Prison education: a review of reading education in prisons

Date of publication
22 March 2022
Inspection
Report type
Thematic reports and research
Location
England and Wales

This research was conducted as part of Ofsted and HMI Prisons’ commitment to carry out a year-long review of prison education. Six prisons were visited and the findings are based on interviews with senior prison leaders, education leaders, teachers, librarians, prison officers and prisoners. Researchers also reviewed curriculum plans and assessment data and visited classrooms, education departments and prison libraries.

The report was lauched at a panel event on 22 March with Chief Inspectors Charlie Taylor (HMI Prisons), Amanda Spielman (Ofsted) and Dame Sally Coates (Chair). It was recorded for an Ofsted podcast.

Listen to the podcast

The report sets out how low reading levels limit prisoners’ ability to navigate life in prison and after it. Prisoners may struggle to access written information such as family and legal correspondence, leaving them vulnerable and at risk of becoming isolated. They may also be prevented from fully participating in purposeful activity. If they leave prison without the necessary employment skills, they may be less likely to get into work and are therefore more likely to reoffend.

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Key findings

  • Reading education is not given sufficient priority in the prison regime and reading is not a distinct part of the core education offer. There was sometimes a focus on achieving contractual qualification targets, rather than reading needs.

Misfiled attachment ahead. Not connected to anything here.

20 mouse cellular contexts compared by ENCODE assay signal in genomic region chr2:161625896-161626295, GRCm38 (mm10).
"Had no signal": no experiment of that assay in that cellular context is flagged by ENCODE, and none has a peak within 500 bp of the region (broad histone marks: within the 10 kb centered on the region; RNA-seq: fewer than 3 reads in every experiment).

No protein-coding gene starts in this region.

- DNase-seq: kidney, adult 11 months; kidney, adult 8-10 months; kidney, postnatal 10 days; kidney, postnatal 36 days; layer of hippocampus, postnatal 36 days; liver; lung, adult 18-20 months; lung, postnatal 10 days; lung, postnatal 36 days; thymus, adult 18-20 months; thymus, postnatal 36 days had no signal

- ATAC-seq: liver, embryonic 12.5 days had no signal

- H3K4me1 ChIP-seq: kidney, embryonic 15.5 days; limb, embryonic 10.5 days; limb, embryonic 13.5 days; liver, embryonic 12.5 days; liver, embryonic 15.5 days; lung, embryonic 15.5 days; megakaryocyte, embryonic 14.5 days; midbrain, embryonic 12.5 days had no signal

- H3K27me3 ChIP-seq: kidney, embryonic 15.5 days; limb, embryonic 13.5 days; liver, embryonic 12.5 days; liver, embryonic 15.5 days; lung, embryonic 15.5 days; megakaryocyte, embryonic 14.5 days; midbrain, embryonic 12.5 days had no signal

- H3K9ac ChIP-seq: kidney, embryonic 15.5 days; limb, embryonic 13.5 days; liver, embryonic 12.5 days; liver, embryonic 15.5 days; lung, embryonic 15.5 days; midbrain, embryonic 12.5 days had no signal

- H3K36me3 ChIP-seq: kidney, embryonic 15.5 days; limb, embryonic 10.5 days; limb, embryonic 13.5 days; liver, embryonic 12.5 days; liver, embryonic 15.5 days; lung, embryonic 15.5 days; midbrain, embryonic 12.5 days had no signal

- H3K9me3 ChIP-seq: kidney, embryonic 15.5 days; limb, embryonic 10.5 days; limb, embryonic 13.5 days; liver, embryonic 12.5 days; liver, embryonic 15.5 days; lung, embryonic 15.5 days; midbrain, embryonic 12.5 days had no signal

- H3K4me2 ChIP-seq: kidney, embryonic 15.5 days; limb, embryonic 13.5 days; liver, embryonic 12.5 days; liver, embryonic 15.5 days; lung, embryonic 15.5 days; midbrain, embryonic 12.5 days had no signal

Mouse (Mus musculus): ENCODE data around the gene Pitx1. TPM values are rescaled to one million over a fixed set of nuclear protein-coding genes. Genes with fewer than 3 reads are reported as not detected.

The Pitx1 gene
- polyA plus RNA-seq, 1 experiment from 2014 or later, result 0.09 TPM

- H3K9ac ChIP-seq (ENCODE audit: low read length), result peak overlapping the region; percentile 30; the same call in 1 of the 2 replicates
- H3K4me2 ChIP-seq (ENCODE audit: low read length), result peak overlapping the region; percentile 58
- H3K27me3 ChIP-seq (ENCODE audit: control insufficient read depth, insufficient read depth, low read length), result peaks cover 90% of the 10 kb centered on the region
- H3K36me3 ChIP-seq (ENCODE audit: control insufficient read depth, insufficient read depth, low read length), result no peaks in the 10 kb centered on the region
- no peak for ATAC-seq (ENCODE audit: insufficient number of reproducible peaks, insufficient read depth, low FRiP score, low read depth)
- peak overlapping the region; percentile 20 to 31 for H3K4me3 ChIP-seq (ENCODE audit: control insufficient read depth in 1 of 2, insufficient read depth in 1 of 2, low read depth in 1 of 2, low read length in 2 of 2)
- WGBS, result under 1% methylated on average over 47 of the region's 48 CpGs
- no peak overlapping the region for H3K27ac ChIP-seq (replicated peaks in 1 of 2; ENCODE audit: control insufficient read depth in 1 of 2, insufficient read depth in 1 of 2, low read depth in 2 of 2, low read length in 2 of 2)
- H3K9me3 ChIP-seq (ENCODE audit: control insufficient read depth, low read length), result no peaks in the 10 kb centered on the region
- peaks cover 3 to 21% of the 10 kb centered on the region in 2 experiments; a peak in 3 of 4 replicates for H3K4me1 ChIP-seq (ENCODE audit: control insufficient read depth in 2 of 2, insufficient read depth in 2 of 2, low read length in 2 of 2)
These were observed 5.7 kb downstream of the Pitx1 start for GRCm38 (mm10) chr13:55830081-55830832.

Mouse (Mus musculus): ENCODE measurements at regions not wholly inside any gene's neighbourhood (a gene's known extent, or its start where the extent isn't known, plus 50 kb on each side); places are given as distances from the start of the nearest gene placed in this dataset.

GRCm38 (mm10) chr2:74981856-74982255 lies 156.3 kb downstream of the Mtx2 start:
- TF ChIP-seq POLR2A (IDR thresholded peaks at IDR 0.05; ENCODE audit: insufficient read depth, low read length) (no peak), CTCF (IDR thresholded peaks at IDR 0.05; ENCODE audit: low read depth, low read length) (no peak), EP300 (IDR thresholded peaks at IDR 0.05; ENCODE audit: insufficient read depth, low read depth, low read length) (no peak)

• In all the prisons we visited, systems to assess prisoners’ reading ability, identify their reading needs, implement solutions and monitor progress were largely absent.
  • Education provision was often not organised in a way which supported prisoners to improve their reading, with many prisoners having to choose between education and work.
  • The curriculum was not well designed to improve reading, with teaching staff often not knowing how to teach adults to read and resources being unsuitable for adults.
  • Early reading provision in prisons relies heavily on delivery by voluntary organisations.
  • Prisoners with the greatest need to improve their reading generally receive the least support.
  • Libraries are not being used to give prisoners opportunities to practice reading.

Recommendations

For HMPPS

The education, skills and work offer should include:

  • Initial and ongoing assessments that pinpoint the specific knowledge and skills in reading that prisoners are missing or need to improve.
  • A distinct part of the curriculum offer dedicated to teaching reading.
  • Specialist training and development on teaching adults to read.

For prison governors

Governors should lead a whole-prison approach to reading that facilitates reading for pleasure, purpose and rehabilitation. This would include:

  • Having an ambitious strategy to improve prisoners’ reading skills.
  • Making sure the library promotes reading for pleasure and purpose effectively and provides appropriate texts for adults who are learning to read.
  • Using appropriate interventions that support reading as well as systems to assess, monitor and share information on prisoners’ reading ability and the progress they make.

Charlie Taylor, Chief Inspector of Prisons said:

“It is a serious indictment of the prison system that so many prisoners are no better at reading when they leave prison than when they arrived. The prison service, governors and education providers should take urgent action to address the many concerns we have raised in this report.”

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